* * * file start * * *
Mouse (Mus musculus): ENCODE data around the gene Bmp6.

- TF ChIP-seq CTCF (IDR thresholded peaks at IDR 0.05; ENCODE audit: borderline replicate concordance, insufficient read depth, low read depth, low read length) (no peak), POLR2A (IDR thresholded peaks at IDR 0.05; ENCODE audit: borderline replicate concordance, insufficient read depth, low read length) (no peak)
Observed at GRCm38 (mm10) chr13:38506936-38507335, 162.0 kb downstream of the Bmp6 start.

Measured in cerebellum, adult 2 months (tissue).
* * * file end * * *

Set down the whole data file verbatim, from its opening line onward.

Mouse (Mus musculus): ENCODE data around the gene Bmp6.

- TF ChIP-seq CTCF (IDR thresholded peaks at IDR 0.05; ENCODE audit: borderline replicate concordance, insufficient read depth, low read depth, low read length) (no peak), POLR2A (IDR thresholded peaks at IDR 0.05; ENCODE audit: borderline replicate concordance, insufficient read depth, low read length) (no peak)
Observed at GRCm38 (mm10) chr13:38506936-38507335, 162.0 kb downstream of the Bmp6 start.

Measured in cerebellum, adult 2 months (tissue).